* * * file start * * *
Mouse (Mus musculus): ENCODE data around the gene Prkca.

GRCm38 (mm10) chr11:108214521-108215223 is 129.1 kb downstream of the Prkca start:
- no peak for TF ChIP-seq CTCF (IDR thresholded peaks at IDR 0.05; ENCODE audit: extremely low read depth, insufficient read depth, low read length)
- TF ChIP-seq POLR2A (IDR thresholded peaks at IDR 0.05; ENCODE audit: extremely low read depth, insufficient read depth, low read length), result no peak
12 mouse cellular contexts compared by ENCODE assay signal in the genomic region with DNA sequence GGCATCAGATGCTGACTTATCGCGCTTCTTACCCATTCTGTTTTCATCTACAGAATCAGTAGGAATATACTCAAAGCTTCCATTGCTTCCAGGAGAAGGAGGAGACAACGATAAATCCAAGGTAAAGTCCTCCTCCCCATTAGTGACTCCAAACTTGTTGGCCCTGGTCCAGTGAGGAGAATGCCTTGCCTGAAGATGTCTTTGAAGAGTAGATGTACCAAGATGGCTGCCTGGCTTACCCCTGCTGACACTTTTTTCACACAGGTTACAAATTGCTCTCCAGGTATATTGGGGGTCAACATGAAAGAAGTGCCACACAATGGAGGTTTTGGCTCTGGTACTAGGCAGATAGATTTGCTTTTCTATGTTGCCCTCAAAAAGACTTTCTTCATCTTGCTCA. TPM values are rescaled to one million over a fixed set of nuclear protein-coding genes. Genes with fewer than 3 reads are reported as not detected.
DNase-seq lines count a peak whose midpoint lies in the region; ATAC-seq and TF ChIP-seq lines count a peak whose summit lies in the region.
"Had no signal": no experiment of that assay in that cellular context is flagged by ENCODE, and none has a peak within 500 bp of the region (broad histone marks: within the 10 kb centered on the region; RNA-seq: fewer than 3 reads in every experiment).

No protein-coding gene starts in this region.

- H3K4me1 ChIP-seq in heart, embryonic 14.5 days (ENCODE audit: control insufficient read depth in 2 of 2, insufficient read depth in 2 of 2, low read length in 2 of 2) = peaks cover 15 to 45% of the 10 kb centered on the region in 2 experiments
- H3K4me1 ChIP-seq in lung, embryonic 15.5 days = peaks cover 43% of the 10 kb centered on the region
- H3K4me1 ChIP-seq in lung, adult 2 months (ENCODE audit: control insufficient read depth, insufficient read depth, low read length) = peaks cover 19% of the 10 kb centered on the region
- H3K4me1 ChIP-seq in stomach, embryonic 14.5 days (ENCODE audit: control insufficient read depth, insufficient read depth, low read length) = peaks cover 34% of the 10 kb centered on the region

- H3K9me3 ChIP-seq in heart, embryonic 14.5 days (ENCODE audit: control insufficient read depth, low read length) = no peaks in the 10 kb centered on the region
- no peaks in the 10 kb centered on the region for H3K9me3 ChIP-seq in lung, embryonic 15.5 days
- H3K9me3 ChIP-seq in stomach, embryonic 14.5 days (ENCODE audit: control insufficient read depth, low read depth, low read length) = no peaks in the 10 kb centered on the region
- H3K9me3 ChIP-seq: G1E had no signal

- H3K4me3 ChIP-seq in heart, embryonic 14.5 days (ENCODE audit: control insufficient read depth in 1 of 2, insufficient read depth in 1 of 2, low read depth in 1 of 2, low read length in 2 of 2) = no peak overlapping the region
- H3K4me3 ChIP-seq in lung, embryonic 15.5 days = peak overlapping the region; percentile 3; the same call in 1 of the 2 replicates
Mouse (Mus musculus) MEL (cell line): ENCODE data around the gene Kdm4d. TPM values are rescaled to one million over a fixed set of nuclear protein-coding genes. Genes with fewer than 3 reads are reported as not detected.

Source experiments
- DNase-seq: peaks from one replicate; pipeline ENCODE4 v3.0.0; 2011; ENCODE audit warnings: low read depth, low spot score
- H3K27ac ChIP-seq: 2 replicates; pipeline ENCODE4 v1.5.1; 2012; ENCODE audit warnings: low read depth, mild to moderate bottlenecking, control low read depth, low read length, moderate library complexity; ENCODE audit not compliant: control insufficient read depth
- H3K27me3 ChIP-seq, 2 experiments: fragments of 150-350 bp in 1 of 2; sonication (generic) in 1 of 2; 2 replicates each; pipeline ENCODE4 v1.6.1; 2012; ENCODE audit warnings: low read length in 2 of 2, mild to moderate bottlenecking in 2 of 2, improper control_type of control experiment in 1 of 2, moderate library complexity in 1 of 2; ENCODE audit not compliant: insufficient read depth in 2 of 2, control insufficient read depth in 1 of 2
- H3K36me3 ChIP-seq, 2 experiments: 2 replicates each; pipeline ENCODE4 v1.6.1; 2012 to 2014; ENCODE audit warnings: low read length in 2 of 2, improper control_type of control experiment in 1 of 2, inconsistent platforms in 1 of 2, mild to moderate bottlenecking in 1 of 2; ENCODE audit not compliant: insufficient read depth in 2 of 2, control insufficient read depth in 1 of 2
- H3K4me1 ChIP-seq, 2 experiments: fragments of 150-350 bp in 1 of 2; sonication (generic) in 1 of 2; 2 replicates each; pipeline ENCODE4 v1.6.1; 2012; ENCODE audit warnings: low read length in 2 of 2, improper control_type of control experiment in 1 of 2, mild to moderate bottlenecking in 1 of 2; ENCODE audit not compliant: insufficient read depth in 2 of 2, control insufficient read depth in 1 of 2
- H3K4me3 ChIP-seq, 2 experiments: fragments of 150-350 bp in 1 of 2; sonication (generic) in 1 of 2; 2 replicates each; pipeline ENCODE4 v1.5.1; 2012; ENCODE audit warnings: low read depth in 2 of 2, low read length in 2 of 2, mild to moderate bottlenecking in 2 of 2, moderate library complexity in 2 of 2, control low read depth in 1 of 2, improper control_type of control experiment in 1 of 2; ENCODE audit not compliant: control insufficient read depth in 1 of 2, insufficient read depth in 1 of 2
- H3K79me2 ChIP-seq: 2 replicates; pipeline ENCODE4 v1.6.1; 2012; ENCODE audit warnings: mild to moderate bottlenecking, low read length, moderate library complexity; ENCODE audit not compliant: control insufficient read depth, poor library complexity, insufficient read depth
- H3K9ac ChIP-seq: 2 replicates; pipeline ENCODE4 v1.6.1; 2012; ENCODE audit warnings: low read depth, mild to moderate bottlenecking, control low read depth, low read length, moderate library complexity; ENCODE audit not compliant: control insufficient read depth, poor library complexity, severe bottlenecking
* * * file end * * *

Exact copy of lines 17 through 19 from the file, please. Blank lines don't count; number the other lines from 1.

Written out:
- H3K4me3 ChIP-seq in heart, embryonic 14.5 days (ENCODE audit: control insufficient read depth in 1 of 2, insufficient read depth in 1 of 2, low read depth in 1 of 2, low read length in 2 of 2) = no peak overlapping the region
- H3K4me3 ChIP-seq in lung, embryonic 15.5 days = peak overlapping the region; percentile 3; the same call in 1 of the 2 replicates
Mouse (Mus musculus) MEL (cell line): ENCODE data around the gene Kdm4d. TPM values are rescaled to one million over a fixed set of nuclear protein-coding genes. Genes with fewer than 3 reads are reported as not detected.